NEW YORK -- The United Nations (UN)
has given Zimbabwe 48 hours to respond to issues raised in a report by
the world body's special envoy who assessed Harare's controversial urban
clean-up campaign earlier this month.
The report, compiled by UN-Habitat boss Anna Tibaijuka after spending two weeks in Zimbabwe as UN Secretary General Koffi Annan's envoy, was handed to Annan and Harare's UN representative, Boniface Chidyausiku, on Wednesday this week.
In a statement yesterday the UN said: "The report on Zimbabwe, produced by Mrs Anna Tibaijuka, the United Nations Secretary General's Special Envoy on Human Settlement Issues in Zimbabwe, has been finalised and was sent to the Government of Zimbabwe yesterday (Wednesday).
"The report is expected to be made public on Friday (today) or Monday. The government will be given 48 hours to look at the report."
The report is expected to be devastating against Harare for demolishing shantytowns, city backyard cottages and informal trading kiosks, casting thousands of families onto the streets without food, water or income.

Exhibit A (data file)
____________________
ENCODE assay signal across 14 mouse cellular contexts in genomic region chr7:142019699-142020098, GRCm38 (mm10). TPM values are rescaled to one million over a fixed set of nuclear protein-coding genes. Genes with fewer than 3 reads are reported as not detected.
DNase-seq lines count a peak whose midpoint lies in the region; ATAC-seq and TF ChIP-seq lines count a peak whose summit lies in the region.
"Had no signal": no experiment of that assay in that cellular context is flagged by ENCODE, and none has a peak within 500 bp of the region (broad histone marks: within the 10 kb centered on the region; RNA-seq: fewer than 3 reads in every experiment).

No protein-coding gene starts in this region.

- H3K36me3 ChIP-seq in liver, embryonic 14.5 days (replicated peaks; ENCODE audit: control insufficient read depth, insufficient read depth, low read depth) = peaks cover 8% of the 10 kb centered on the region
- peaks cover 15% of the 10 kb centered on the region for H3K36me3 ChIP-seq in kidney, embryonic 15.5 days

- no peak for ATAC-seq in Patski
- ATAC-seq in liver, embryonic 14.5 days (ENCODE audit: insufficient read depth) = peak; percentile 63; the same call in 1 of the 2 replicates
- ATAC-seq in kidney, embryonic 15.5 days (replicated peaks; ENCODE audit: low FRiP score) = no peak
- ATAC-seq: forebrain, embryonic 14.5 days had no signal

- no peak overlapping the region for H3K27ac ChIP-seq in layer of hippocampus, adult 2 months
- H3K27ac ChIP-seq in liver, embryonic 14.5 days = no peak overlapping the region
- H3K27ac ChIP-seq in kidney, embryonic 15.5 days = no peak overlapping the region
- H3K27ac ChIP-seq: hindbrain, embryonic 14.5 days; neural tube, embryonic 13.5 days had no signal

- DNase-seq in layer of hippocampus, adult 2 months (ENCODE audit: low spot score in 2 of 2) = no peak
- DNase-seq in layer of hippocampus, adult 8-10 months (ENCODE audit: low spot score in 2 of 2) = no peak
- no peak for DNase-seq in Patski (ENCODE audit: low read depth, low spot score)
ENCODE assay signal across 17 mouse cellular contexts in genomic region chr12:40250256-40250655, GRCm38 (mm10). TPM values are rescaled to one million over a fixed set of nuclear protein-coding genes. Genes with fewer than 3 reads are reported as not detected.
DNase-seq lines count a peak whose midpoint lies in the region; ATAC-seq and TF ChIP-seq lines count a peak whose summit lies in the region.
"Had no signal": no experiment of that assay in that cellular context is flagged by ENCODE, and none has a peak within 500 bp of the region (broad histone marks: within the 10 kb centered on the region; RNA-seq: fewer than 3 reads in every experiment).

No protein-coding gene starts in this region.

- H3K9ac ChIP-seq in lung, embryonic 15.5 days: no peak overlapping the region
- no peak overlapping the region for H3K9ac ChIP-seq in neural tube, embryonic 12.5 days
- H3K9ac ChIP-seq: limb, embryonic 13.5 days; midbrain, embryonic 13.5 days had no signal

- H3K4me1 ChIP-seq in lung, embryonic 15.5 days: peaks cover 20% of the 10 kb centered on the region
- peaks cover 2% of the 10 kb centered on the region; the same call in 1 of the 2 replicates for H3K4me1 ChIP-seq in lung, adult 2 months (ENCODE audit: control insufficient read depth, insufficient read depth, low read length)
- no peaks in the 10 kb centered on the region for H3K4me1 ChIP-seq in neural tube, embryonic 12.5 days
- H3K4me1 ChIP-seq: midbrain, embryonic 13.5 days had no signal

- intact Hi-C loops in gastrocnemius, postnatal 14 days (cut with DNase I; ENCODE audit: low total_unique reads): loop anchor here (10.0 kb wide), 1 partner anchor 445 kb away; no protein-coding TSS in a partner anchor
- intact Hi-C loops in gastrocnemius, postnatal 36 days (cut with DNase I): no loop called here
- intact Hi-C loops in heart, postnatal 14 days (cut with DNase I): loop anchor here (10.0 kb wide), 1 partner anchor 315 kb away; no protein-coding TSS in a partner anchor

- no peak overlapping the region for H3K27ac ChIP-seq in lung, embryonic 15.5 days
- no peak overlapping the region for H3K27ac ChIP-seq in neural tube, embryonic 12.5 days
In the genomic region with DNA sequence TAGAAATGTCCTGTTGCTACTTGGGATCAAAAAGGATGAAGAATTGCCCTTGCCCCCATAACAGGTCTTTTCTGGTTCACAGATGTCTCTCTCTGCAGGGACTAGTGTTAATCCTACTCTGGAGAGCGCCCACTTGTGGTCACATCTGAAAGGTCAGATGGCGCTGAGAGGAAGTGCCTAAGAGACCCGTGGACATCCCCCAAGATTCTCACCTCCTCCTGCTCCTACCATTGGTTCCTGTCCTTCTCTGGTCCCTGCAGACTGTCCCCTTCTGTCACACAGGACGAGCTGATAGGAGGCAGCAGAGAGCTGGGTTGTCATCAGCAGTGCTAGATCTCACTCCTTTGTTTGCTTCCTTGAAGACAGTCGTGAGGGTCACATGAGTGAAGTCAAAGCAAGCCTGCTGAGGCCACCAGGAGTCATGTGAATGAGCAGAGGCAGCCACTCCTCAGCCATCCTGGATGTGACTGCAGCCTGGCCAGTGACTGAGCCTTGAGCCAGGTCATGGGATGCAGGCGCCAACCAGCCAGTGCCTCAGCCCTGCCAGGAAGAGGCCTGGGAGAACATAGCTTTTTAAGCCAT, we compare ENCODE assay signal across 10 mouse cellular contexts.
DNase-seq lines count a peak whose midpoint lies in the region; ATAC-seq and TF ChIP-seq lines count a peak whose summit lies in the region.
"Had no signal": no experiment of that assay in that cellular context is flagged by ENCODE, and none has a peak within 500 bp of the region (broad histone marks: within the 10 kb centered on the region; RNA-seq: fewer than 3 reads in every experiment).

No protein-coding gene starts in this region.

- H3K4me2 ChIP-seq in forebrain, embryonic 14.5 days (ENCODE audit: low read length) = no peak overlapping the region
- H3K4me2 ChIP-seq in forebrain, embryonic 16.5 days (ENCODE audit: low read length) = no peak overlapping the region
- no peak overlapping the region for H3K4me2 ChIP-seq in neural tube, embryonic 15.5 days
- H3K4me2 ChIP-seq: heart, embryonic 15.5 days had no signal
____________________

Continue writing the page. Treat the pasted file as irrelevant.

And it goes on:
Annan earlier this week said he was worried at the humanitarian crisis created by the clean-up drive in what UN experts said was a clear indication Tibaijuka's report will be scathing against Harare.
The United States, European Union, Zimbabwean and international human rights groups have roundly condemned the clean-up exercise as a gross violation of poor people's rights.
Non-governmental organisations say about 300 000 people have been displaced by the campaign but the main opposition Movement for Democratic Change party puts the figure at 1.5 million people.
President Robert Mugabe has defended the exercise as vital to smash crime and to restore the beauty of Zimbabwe's cities and towns.
But the MDC, which is most supported in urban areas, says the exercise is meant to punish city residents for rejecting Mugabe and his ruling ZANU PF party in last March's disputed parliamentary election. - ZimOnline